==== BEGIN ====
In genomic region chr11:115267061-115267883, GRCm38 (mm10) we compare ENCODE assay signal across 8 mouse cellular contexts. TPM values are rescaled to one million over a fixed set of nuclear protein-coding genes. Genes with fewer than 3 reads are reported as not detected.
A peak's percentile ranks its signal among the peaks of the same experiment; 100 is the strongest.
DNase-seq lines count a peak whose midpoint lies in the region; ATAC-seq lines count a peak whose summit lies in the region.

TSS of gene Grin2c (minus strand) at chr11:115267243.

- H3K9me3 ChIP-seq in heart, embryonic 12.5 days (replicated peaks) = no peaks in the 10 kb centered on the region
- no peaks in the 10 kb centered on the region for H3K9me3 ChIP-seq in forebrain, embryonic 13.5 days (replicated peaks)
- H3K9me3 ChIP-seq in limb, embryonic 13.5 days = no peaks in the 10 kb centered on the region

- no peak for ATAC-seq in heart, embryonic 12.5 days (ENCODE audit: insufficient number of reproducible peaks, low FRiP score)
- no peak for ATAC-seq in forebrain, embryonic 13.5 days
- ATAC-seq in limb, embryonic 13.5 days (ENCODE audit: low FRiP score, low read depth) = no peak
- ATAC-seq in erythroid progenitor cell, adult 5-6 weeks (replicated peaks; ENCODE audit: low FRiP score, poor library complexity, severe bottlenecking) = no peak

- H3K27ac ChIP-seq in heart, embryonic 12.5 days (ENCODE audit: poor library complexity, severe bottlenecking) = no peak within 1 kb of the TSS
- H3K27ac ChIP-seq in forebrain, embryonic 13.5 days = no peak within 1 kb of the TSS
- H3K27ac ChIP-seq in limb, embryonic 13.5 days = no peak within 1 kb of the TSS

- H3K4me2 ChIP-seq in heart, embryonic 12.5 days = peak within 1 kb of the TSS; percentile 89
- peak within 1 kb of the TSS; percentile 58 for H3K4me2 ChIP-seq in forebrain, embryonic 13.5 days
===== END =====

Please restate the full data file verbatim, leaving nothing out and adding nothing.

In genomic region chr11:115267061-115267883, GRCm38 (mm10) we compare ENCODE assay signal across 8 mouse cellular contexts. TPM values are rescaled to one million over a fixed set of nuclear protein-coding genes. Genes with fewer than 3 reads are reported as not detected.
A peak's percentile ranks its signal among the peaks of the same experiment; 100 is the strongest.
DNase-seq lines count a peak whose midpoint lies in the region; ATAC-seq lines count a peak whose summit lies in the region.

TSS of gene Grin2c (minus strand) at chr11:115267243.

- H3K9me3 ChIP-seq in heart, embryonic 12.5 days (replicated peaks) = no peaks in the 10 kb centered on the region
- no peaks in the 10 kb centered on the region for H3K9me3 ChIP-seq in forebrain, embryonic 13.5 days (replicated peaks)
- H3K9me3 ChIP-seq in limb, embryonic 13.5 days = no peaks in the 10 kb centered on the region

- no peak for ATAC-seq in heart, embryonic 12.5 days (ENCODE audit: insufficient number of reproducible peaks, low FRiP score)
- no peak for ATAC-seq in forebrain, embryonic 13.5 days
- ATAC-seq in limb, embryonic 13.5 days (ENCODE audit: low FRiP score, low read depth) = no peak
- ATAC-seq in erythroid progenitor cell, adult 5-6 weeks (replicated peaks; ENCODE audit: low FRiP score, poor library complexity, severe bottlenecking) = no peak

- H3K27ac ChIP-seq in heart, embryonic 12.5 days (ENCODE audit: poor library complexity, severe bottlenecking) = no peak within 1 kb of the TSS
- H3K27ac ChIP-seq in forebrain, embryonic 13.5 days = no peak within 1 kb of the TSS
- H3K27ac ChIP-seq in limb, embryonic 13.5 days = no peak within 1 kb of the TSS

- H3K4me2 ChIP-seq in heart, embryonic 12.5 days = peak within 1 kb of the TSS; percentile 89
- peak within 1 kb of the TSS; percentile 58 for H3K4me2 ChIP-seq in forebrain, embryonic 13.5 days